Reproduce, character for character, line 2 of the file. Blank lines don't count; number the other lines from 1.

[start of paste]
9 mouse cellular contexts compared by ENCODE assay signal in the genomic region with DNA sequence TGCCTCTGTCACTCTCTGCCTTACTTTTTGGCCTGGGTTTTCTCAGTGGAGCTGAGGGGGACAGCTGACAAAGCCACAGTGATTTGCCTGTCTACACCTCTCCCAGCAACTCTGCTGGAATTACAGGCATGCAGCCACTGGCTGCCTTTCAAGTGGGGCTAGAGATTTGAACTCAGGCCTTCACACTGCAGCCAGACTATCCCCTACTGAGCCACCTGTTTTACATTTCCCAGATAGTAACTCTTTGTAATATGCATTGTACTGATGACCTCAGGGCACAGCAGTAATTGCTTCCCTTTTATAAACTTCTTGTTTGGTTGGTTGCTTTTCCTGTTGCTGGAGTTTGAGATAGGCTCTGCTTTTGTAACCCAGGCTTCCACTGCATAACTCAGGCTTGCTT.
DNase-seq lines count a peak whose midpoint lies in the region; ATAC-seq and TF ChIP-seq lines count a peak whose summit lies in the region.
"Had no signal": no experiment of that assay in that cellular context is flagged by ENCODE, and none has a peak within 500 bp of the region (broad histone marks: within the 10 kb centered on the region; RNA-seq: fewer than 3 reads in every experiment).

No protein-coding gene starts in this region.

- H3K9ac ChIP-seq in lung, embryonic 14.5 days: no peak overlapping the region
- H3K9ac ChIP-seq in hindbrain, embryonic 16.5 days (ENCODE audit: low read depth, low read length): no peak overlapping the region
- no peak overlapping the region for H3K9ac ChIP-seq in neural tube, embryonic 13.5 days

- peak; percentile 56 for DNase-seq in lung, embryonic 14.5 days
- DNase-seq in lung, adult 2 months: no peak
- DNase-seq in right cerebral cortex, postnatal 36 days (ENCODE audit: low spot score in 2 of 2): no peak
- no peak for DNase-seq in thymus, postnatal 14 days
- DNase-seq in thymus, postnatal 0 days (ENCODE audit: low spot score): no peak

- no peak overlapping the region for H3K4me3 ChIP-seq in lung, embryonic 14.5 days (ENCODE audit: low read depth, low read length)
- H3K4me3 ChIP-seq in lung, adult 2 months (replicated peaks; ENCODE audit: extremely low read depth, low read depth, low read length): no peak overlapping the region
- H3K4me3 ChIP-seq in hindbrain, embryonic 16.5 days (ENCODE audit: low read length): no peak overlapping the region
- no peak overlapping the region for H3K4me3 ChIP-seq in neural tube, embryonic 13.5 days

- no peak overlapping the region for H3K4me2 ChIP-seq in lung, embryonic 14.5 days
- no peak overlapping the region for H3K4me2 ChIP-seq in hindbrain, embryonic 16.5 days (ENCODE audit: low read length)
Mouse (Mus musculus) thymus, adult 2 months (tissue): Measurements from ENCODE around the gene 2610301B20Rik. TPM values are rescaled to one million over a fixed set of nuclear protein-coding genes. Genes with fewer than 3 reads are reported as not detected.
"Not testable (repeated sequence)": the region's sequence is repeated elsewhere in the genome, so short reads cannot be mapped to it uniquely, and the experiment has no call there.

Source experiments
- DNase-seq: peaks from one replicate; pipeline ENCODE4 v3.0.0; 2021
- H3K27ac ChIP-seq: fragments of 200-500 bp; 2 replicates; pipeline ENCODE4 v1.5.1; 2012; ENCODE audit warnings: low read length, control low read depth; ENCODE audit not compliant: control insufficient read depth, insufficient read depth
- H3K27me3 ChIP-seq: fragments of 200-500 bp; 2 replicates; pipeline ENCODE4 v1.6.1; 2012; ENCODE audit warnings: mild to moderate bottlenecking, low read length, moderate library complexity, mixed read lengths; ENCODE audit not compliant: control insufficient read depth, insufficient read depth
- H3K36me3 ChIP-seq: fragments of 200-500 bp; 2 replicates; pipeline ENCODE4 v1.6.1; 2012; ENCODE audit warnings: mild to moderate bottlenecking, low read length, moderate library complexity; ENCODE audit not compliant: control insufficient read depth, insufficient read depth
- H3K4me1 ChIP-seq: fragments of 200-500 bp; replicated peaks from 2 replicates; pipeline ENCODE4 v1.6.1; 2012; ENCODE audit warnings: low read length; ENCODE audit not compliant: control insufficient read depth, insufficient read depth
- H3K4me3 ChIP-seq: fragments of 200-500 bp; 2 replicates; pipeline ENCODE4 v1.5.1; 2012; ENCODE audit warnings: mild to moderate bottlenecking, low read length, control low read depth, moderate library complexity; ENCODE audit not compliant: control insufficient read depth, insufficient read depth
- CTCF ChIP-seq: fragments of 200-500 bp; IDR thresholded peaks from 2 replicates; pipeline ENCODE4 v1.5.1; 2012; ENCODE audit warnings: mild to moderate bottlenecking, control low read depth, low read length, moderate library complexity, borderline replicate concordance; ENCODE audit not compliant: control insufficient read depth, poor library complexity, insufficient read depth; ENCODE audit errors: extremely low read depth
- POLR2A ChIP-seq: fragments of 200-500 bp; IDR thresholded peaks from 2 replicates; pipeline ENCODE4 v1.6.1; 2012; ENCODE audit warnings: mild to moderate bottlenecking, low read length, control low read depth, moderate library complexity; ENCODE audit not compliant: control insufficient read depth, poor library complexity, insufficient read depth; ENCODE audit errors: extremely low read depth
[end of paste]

DNase-seq lines count a peak whose midpoint lies in the region; ATAC-seq and TF ChIP-seq lines count a peak whose summit lies in the region.